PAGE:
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to him, “We are not born of fornication : we have one 42 Father, even God.” Jesus said unto them, “If God were your Father, ye would love me: for I came forth from God *, and come unto yout; for I came not of my43 self, but He sent me. Why do ye not understand my 44 discourse 2 because ye cannot hearken to my word. Ye are of your father the devil: ; and the desires of your father ye are disposed to do. He was a slayer of men from the beginning, and continued not in the truth; because there is no truth in him. When he speaketh a lie, he speaketh of his own : for he is a liar, and the 45 father of liars $. And because I speak the truth, ye be46 lieve me not|. Which of you convicteth me of falsehood's? 47 If I speak the truth, why do ye not believe me He that is of God, hearkeneth to God's words: ye therefore hearken not, because ye are not of God.” 48 The Jews answered and said unto him, “Say we not well, that thou art a Samaritan, and hast a demon | *" 49 Jesus answered, “I have not a demon: but I honour my 50 Father, and ye dishonour me. But I seek not mine own 51 glory: there is one who seeketh it, and judgeth. Verily verily I say unto you, If a man keep my words, he shall 52 never see death.” The Jews therefore said unto him, “Now we know that thou hast a demon. Abraham is dead, and the prophets also : yet thou sayest, “If a man 53 keep my words, he shall never taste of death.' Art thou
* Came forth from God, explained in the latter clause, “he sent me,” as his mcssenger and the revealer of his will to mankind. See ch. i. 6. + Or, I came forth, and am coming from God. : The devil; the principle of moral evil personified. Wicked men are his children, and resemble him. This symbolical person is here represented as uniformly wicked: he is a manslayer, or murderer, as vice leads to misery and ruin. Iłe is the father of liars, as being the supposed source of evil, and tempter to all wickedness. See Essays by the Rev. J. Simpson, p. 143. § Gr. of him, or of it. | I speak the truth, but ye do not believe me. Wakefield upon the authority of ancient versions. - *I of sin? N. See Campbell. + q. d. an impious liar, and a lunatic. See Pearce in loc.
greater than our father Abraham, that is dead? and the prophets are dead also: whom makest thou thyself?” Jesus answered, “If I glorify myself, my glory is nothing : it is my Father who glorifieth me; of whom ye say, that he is your God * : and yet ye know him not; but I know him: and if I should say, ‘I know him not,’ I should speak falsely, like you: but I know him, and keep his words. Your father Abraham earnestly desired that he might see my day: and he saw it +, and was glad.” The Jews therefore said unto him, “Thou art not yet fifty years old; and hast thou seen Abraham : " Jesus said unto them, “Verily verily I say unto you, Before Abraham was born, I am he $.” Then they took up stones to cast at him : but Jesus concealed himself, and went out of the temple ||.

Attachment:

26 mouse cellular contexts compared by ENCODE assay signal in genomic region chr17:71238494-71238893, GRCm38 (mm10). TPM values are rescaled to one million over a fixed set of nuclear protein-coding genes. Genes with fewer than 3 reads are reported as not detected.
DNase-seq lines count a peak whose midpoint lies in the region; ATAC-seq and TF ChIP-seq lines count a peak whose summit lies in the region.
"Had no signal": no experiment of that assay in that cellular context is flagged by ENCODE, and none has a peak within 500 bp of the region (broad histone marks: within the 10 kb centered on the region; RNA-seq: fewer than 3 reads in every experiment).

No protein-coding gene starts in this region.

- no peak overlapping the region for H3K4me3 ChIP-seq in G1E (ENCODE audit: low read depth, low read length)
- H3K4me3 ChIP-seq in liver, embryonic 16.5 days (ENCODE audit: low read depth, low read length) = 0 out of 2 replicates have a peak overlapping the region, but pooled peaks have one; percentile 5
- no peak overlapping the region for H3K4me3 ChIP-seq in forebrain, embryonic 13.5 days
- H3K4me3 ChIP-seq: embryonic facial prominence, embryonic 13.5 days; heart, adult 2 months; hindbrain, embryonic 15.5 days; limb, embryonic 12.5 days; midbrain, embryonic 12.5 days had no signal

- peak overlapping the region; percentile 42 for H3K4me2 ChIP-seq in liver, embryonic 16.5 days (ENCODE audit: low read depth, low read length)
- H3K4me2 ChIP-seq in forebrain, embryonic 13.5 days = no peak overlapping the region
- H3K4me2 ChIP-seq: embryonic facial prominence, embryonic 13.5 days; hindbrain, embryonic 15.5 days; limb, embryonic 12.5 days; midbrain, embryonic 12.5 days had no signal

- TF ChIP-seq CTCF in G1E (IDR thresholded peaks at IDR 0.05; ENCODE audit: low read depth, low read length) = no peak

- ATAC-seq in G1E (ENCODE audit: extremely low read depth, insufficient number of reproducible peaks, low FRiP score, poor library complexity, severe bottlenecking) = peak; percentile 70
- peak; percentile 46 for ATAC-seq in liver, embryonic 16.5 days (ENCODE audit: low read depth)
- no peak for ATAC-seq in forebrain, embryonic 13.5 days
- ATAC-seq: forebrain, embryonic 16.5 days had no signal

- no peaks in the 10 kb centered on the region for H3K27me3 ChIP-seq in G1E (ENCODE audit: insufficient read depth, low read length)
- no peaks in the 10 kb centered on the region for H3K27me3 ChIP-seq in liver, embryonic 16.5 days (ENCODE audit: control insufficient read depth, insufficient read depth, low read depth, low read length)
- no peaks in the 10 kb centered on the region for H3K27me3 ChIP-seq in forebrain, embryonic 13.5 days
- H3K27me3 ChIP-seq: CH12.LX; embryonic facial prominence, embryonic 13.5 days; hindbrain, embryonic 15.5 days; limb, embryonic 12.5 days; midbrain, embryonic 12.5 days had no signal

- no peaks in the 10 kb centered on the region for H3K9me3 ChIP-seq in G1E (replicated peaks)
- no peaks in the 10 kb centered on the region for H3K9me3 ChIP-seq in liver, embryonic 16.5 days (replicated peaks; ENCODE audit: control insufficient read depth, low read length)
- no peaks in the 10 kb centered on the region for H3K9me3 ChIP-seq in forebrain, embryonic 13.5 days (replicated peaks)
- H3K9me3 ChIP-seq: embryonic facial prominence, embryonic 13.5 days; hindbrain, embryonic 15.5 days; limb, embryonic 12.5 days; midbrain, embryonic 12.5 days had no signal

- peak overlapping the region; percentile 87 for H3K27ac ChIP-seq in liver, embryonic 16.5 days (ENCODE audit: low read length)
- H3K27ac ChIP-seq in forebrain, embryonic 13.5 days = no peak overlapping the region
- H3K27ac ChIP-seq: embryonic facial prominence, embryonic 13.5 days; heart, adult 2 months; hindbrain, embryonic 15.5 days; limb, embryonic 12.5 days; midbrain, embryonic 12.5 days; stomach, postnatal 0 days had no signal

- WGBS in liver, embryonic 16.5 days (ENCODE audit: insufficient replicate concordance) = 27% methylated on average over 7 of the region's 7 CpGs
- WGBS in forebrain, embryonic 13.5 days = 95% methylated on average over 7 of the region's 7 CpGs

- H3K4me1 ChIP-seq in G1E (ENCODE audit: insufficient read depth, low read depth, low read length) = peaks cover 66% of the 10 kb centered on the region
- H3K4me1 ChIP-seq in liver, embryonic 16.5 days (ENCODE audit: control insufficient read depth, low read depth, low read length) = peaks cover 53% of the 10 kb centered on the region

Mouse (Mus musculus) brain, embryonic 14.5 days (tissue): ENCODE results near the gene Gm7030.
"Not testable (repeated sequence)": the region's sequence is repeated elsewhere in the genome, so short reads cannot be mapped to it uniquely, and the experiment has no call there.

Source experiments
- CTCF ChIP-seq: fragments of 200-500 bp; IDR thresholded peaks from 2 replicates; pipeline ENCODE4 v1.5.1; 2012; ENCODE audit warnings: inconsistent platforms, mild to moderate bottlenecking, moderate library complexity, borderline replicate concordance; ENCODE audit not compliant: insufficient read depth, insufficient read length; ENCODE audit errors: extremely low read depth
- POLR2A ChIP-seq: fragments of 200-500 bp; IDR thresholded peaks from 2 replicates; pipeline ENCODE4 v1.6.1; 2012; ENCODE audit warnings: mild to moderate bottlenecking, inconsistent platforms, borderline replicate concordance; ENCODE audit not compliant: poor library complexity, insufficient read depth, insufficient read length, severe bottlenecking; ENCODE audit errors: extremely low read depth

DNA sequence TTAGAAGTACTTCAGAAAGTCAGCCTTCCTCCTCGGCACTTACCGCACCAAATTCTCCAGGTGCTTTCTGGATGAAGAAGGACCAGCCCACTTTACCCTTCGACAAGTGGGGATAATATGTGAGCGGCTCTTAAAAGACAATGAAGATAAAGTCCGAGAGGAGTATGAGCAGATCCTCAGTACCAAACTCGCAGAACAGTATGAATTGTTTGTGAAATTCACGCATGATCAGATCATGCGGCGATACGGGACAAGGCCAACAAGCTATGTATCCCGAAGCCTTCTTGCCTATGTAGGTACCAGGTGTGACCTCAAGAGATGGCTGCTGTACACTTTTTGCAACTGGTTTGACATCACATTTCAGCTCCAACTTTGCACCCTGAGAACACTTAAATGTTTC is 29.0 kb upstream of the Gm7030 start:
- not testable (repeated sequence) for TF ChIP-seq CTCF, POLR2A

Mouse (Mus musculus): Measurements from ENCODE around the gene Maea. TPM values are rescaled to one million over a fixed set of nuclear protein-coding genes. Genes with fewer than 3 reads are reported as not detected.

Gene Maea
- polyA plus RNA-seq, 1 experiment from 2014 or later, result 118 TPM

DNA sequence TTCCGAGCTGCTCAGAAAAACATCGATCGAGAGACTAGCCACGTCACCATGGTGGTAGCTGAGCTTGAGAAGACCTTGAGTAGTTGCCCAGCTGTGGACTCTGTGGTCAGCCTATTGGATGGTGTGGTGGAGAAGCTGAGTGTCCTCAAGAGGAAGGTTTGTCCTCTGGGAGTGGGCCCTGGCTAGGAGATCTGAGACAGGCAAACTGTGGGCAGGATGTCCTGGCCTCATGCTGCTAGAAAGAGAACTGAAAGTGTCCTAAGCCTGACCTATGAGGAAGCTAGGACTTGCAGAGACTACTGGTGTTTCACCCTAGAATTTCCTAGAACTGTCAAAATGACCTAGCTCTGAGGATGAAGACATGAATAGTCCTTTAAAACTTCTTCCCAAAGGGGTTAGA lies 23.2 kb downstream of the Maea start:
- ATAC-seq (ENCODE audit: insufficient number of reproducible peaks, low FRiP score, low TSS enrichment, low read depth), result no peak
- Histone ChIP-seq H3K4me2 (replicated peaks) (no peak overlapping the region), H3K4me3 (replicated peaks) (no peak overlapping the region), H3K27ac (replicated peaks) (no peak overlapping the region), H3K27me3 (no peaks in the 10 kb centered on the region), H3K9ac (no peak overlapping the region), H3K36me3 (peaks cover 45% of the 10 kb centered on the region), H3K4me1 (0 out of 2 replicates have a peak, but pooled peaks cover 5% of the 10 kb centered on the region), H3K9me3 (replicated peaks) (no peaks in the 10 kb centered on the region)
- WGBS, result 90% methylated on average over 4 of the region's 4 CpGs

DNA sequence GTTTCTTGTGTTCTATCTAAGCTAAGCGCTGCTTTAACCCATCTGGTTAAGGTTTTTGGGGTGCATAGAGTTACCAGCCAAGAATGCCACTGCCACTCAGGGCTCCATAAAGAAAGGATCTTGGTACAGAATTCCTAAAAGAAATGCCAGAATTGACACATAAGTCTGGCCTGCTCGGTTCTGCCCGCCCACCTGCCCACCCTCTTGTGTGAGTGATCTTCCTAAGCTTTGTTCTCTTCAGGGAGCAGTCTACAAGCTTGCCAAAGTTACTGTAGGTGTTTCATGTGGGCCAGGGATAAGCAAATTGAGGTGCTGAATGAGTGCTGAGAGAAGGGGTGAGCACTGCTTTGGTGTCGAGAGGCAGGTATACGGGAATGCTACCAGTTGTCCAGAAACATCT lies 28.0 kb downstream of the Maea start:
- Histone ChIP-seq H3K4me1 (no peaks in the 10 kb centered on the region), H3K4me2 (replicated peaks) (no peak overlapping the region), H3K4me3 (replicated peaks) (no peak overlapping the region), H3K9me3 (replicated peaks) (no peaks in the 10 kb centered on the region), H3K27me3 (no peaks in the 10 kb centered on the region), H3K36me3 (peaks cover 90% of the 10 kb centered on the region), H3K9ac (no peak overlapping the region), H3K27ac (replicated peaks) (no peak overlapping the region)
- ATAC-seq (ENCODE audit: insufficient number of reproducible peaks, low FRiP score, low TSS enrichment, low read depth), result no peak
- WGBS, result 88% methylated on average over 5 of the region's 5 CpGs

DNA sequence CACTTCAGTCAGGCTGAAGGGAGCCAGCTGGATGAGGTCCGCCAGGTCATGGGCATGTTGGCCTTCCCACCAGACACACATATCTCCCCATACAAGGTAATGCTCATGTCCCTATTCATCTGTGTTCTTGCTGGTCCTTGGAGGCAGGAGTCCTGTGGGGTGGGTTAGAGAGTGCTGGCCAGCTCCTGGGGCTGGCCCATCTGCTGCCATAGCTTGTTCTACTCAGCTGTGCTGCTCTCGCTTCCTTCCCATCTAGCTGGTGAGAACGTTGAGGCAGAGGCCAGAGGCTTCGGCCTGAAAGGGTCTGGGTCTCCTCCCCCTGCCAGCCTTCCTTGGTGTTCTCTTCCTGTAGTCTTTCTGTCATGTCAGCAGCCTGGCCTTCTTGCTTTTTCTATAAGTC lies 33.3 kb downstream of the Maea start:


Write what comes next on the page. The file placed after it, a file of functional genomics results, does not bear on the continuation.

Ch. Ix. And as he passed by, he saw a man that had becm
blind from his birth. And his disciples asked him, saying, “ Master, who sinned, this man, or his parents, that he was born blind 2’” Jesus answered, “Neither did this man sin, nor his parents: but that the works of God
• Or, he is our God. MSS. + i. e. he foresaw it. See ch. xii. 41. : Our Lord did not say that he had seen Abraham, but that Abraham had seen, that is, had foreseen his day, or that the Messiah should descend from him. See Bishop Pearce. The Jews upon this, as upon some other occasions, seem absurdly to have misunderstood, or wilfully to have misreprescnted, his meaning. See ch. x. 33. Our Lord, disdaining to notice or to rectify this misapprehension, proceeds to justify his own expression, by declaring that he was designated to his office before Abraham was born, ver. 58: this de ignation, therefore, might have been revealed to the patriarch. § Or, “I was he.” See Grotius, Bishop Pearce, Campbell, and Newcome, who renders the clause, “Before Abraham was born, 1 am :” explaining it, as many others do, as an assertion of the pre-existence of Christ, and even of his divinity, in allusion to Exod. iii. 14, though the texts are quite dissimilar, excepting in the English translation. The expression sya, tau is uniformly used in the sense of “I am be,” or “I am the Christ:” it occurs twice in this discourse, ver, 24, 28. It must, therefore, in all reason be taken in the same sense here, especially as this signification best suits the connexion. See the note on ver, 57. Mr. Wakefield says, “The peculiar use of the present tense in the usage of scriptural expressions, is to imply determination and certainty: as if he had said, My mission was settled and certain before the birth of Abraharn.” Compare Matt. xvii. 1 1. See Wakefield's Note on the text. is Tisc ecci.ed text adds, “going tu.ongi, thic midst of them, and so passed by.”